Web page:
• Exemptions to prohibited and regulated activities The regulation exempts certain activities from some of the source protection regulatory tools available under the Act. Waste disposal sites with approvals under the Environmental Protection Act and sewage systems with approvals under the Ontario Water Resources Act or regulated by the Ontario Building Code are exempt from risk management orders, prohibitions and restricted land use tools under the Act.

The Act and regulations now authorize a variety of approaches and tools that can be used to ensure that an activity does not become (or ceases to become) a significant drinking water threat.

Some "Prescribed Instruments" that Must Conform to Significant Threat Policies

Environmental Protection Act

  • Certificates of approval for waste disposal sites
  • Certificates of approval for waste management systems
  • Renewable energy approvals

Ontario Water Resources Act

  • Permits to take water
  • Certificates of approval for sewage works

Safe Drinking Water Act

  • Drinking water works permits
  • Municipal drinking water licences

Pesticides Act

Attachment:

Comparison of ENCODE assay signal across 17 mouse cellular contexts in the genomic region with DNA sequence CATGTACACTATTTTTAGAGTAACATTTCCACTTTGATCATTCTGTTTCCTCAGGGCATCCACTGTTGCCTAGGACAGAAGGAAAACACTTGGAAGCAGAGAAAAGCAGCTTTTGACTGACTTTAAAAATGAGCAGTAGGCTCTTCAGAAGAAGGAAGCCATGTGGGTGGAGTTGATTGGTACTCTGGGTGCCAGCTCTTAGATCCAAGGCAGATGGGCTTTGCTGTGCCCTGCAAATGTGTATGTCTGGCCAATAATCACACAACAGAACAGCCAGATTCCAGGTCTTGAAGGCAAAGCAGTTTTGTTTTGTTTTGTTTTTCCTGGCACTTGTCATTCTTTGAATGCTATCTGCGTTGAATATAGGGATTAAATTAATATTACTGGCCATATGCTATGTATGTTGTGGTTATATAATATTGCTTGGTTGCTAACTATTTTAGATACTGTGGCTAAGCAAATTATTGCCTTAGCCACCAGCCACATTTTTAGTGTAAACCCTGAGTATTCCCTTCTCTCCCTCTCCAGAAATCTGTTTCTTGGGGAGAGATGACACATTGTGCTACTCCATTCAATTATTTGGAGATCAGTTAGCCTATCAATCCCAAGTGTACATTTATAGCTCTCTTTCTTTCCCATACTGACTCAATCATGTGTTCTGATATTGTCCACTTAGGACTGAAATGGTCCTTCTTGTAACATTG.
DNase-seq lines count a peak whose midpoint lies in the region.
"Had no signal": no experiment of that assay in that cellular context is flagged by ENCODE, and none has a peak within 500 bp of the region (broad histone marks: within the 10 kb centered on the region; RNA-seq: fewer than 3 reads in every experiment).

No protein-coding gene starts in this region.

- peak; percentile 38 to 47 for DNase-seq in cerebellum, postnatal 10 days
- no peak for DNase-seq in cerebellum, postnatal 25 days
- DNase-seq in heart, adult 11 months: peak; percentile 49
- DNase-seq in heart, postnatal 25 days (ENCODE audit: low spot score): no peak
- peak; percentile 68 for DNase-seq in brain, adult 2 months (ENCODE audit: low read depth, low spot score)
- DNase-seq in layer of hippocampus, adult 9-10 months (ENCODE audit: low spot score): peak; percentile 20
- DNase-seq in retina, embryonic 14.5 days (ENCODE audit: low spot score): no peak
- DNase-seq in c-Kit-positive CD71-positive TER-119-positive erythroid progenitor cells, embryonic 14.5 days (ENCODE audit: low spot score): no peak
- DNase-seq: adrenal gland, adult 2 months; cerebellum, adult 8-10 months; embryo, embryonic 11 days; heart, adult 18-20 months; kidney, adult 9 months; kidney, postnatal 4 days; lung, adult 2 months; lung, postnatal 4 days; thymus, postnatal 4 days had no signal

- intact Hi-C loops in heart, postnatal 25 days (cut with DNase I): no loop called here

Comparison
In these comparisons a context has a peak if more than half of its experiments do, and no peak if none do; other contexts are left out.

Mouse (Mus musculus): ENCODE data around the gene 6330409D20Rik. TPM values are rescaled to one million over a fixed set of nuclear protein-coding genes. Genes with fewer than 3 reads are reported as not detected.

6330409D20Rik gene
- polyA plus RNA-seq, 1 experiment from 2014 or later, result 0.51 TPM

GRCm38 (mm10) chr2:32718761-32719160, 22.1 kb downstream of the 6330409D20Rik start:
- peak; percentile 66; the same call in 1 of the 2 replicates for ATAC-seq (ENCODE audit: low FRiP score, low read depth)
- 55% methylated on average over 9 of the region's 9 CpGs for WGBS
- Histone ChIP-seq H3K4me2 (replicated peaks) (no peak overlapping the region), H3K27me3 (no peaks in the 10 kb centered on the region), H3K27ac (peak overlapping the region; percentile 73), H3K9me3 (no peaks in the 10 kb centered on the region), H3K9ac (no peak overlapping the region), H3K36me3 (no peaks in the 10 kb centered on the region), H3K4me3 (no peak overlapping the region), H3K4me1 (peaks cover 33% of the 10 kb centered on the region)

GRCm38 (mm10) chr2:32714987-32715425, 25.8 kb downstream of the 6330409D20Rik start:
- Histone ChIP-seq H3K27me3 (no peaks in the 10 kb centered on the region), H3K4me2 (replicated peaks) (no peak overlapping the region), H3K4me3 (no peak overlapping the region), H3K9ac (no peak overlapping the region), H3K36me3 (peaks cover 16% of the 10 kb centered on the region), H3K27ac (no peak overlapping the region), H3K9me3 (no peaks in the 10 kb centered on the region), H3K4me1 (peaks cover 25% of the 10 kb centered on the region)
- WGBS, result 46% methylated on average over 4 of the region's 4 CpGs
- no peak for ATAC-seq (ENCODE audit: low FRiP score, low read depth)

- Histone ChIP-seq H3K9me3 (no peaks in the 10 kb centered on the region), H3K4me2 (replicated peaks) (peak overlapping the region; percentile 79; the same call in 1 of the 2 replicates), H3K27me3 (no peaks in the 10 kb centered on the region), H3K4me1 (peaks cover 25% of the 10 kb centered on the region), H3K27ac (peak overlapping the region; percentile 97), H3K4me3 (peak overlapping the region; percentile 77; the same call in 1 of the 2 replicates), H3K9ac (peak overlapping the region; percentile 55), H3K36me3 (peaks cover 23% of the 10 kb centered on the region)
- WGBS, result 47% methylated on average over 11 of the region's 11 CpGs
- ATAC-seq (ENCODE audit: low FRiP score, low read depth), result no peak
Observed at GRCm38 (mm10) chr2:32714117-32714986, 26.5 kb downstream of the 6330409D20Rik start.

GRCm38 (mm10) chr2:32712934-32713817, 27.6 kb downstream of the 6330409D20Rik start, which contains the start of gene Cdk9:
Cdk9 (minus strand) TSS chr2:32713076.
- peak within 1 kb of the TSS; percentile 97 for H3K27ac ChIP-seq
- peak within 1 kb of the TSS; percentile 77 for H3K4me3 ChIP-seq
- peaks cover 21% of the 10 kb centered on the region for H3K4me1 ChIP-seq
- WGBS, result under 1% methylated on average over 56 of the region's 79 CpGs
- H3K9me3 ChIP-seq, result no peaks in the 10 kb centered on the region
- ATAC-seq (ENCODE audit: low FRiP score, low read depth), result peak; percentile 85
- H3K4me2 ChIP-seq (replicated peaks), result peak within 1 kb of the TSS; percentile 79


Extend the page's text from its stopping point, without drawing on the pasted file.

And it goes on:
• Permits for land exterminations, structural exterminations and water exterminations

Aggregate Resources Act

  • Licences for pits and quarries and associated site plans
  • Aggregate permits and wayside permits and associated site plans

Ministry of Agriculture, Food and Rural Affairs

  • Nutrient management strategies and plans
  • Non-agricultural source material plans


1 "Are You Ready for the Clean Water Act?", Influents (Spring 2007).

2 Some source protection areas are consolidated into source protection regions.

3 O. Reg. 287/07.

4 O. Reg. 287/07, s. 1.1.

5 Section 39(7).

6 Section 43(1).

7 Section 57(1). Existing activities that are prohibited will have at least 180 days to be phased out; s. 57(2).

8 Sections 58(1) and 59(1)..

9 Amendments to O. Reg. 287/07 made by O. Reg. 59/10 and O. Reg. 246/10 came into force July 1, 2010.

10 O. Reg. 287/07, s. 26.

11 See O. Reg. 287/07, ss. 35-39.

12 O. Reg. 287/07, s. 41.

The content of this article is intended to provide a general guide to the subject matter. Specialist advice should be sought about your specific circumstances.

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Julie Abouchar